The FDA has approved 23 biosimilars since 2015, and many companies are considering “interchangeable” status for them, meaning they will be able to be substituted for their more expensive branded counterparts without the prescriber’s permission. In May, as part of its Biosimilar Action Plan issued in late 2018, the FDA provided guidance to manufacturers clarifying the steps they need to take to ensure their biosimilars will be approved as interchangeable. That followed close behind the new budget act, which included a mandate that biosimilars be included in the Medicare Part D coverage gap discount—a change that’s expected to further drive the demand for biosimilars. These moves come amid an ongoing debate about the rising cost of drugs and how policymakers might intervene to bring down prices.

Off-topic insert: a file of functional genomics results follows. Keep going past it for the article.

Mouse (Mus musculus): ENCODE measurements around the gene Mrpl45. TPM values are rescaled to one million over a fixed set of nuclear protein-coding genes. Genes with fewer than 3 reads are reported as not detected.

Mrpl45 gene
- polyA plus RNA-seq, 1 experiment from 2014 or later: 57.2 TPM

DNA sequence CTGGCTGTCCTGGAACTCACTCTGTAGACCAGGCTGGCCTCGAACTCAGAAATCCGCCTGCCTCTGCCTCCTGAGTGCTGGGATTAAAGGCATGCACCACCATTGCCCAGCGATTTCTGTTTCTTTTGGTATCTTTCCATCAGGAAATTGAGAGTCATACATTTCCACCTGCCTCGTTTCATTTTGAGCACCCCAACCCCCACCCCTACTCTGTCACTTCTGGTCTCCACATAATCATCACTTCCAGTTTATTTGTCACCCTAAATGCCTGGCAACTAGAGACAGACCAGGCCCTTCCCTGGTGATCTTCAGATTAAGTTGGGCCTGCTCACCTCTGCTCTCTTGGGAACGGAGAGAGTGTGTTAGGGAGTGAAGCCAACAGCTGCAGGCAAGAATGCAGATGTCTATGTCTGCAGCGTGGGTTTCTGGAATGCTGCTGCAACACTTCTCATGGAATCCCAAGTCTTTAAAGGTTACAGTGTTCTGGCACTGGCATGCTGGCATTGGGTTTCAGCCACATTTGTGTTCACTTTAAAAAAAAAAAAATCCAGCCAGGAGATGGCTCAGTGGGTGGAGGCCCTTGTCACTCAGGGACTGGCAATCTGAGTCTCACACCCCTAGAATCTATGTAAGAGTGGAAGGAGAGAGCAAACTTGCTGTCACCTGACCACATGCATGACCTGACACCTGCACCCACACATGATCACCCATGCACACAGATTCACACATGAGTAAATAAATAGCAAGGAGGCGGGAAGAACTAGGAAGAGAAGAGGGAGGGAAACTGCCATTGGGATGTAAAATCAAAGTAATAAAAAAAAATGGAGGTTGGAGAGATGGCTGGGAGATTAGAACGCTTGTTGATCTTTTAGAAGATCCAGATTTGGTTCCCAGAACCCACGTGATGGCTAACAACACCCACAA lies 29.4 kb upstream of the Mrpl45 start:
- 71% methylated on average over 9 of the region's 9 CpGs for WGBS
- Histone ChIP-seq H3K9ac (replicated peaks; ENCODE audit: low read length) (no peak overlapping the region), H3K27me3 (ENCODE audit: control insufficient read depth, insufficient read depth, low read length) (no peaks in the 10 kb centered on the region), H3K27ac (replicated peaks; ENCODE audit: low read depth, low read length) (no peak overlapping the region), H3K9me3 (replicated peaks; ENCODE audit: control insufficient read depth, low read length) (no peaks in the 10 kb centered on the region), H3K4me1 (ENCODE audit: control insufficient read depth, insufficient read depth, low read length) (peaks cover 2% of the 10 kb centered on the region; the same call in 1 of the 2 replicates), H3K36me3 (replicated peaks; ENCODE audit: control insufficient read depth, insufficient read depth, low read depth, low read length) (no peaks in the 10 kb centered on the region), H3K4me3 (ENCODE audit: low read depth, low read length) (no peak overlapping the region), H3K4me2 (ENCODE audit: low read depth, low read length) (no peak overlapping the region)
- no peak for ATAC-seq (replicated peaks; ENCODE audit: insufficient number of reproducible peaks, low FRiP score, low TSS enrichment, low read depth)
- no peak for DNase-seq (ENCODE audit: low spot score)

- What manufacturers of interchangeable biosimilars need to do during the development process to maximize chances of approval and what they need to know about how it will affect pricing.
- How biosimilars being treated as branded drugs in the Part D coverage gap affects the marketing challenge for developers of biosimilars, and how they can adopt new strategies for negotiating with private payers for preferential coverage.
- Current proposals for additional legislation on drug pricing and how that could affect biosimilar development going forward.